All parties in the suit had sought clarity on the issue before the March 2024 filing deadline for candidates who want to run in this year’s election.

Oregon voters approved Measure 113 by a wide margin following Republican walkouts in the Legislature in 2019, 2020 and 2021, according to the Associated Press. 

The 2023 walkout, which paralyzed the Legislature for weeks in preventing the state Senate from reaching a two-thirds quorum, ended after concessions from Democrats on a sweeping bill related to expanding access to abortion for minors and transgender procedures and medical intervention that Republicans had deemed too extreme and an affront to parental rights. 

The initial measure would have allowed doctors to provide abortions regardless of a patient’s age, with medical providers not required to notify the parents of a minor in certain cases. 

As part of the deal to end the walkout, Democrats agreed to change language concerning parental notifications for abortion. Under the compromise, if an abortion provider believes notifying the parents of a patient under 15 years old would not be in that patient’s best interest, the physician would not have to notify the parents – but would need another provider to concur. However, no second opinion would be needed if involving a parent or guardian would lead to the abuse or neglect of the patient.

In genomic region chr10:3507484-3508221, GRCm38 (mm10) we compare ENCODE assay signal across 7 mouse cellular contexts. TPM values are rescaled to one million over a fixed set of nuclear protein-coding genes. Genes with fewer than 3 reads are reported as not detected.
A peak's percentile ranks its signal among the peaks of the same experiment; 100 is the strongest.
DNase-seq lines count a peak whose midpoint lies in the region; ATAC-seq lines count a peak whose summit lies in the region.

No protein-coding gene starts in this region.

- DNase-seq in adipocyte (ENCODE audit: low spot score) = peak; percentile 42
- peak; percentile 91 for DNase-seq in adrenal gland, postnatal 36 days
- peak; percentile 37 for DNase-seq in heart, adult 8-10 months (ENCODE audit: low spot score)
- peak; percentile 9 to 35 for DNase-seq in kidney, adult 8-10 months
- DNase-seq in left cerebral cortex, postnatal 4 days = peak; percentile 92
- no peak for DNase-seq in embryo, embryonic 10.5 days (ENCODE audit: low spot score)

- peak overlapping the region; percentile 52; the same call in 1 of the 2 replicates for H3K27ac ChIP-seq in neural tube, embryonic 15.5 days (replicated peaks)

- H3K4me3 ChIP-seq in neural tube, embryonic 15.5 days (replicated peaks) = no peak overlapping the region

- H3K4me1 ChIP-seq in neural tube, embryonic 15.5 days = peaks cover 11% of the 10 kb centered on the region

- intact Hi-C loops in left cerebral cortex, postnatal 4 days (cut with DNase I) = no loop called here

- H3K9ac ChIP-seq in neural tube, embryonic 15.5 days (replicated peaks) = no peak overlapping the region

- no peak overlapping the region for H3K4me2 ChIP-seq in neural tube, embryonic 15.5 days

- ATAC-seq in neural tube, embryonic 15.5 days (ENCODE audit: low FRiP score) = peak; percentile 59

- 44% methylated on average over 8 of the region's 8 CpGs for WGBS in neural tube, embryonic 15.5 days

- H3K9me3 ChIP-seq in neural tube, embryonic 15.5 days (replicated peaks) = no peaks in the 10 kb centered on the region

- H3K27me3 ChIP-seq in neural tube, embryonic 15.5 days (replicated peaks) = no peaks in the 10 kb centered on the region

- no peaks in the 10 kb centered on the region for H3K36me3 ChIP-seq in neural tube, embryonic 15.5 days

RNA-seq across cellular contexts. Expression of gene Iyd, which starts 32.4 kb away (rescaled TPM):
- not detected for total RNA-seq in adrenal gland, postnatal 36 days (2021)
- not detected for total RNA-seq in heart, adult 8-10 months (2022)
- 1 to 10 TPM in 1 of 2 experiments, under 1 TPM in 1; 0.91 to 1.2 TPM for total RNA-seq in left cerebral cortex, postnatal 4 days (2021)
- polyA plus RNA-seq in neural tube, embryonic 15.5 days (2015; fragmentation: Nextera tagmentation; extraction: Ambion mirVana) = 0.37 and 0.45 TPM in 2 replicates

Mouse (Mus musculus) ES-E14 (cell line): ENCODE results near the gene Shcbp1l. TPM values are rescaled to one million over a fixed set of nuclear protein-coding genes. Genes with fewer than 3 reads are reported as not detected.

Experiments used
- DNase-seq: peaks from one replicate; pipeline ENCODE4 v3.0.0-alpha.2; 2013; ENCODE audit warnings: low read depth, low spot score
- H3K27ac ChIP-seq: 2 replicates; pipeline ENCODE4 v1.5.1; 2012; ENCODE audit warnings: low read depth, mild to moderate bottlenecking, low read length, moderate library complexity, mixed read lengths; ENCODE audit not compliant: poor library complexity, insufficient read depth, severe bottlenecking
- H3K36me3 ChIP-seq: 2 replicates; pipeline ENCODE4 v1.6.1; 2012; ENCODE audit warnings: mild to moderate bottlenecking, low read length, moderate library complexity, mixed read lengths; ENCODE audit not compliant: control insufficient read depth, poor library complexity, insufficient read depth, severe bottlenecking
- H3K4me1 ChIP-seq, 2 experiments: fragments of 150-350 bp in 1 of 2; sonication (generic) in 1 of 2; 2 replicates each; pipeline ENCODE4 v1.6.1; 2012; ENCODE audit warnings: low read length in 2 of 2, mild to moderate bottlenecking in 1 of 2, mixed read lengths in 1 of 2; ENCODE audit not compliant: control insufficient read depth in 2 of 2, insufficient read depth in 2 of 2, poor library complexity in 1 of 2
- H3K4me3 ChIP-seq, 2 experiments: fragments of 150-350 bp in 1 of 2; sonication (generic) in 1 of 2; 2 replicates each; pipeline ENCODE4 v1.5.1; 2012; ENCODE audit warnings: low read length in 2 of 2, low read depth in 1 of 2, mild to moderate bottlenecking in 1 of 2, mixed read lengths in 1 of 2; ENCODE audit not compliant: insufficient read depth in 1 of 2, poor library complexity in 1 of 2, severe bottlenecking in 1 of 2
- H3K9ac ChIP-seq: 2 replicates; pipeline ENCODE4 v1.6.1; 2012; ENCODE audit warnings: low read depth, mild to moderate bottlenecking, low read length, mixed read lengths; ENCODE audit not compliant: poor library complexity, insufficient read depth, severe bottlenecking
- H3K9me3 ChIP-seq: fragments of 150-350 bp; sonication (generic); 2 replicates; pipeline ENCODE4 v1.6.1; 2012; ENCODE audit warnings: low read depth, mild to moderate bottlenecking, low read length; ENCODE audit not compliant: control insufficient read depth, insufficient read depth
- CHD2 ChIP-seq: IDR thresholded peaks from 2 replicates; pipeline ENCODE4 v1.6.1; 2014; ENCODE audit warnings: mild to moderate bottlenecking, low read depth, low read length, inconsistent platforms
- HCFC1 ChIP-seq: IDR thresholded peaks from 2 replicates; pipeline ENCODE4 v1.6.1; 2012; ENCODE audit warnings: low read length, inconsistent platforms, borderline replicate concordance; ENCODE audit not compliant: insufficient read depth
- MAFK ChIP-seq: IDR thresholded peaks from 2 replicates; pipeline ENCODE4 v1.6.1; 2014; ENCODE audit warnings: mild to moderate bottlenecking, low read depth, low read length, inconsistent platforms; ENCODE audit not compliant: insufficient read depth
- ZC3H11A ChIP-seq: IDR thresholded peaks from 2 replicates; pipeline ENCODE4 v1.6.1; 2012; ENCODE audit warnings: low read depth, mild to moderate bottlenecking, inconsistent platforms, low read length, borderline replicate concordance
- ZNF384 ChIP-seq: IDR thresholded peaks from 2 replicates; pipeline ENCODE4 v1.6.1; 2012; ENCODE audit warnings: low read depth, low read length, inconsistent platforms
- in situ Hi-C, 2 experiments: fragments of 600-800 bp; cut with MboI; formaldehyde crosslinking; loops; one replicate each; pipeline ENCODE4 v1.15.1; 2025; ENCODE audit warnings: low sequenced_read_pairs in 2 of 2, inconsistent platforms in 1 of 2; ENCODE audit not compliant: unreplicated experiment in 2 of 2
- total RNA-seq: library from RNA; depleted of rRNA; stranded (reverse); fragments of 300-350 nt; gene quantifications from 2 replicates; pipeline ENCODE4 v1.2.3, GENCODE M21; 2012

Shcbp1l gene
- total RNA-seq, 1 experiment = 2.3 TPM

Democrats said the measure will still ensure abortion access and protect caregivers from measures restricting abortion or sex reassignment procedures passed by other states. It will also require that health insurance covers "medically necessary" sex reassignment procedures for treating gender dysphoria. 

Democrats also agreed to drop several amendments to a bill that would punish the manufacture or transfer of undetectable firearms. The now-removed clauses would have increased the purchasing age from 18 to 21 for semiautomatic rifles and placed more limits on concealed carry.

The Associated Press contributed to this report.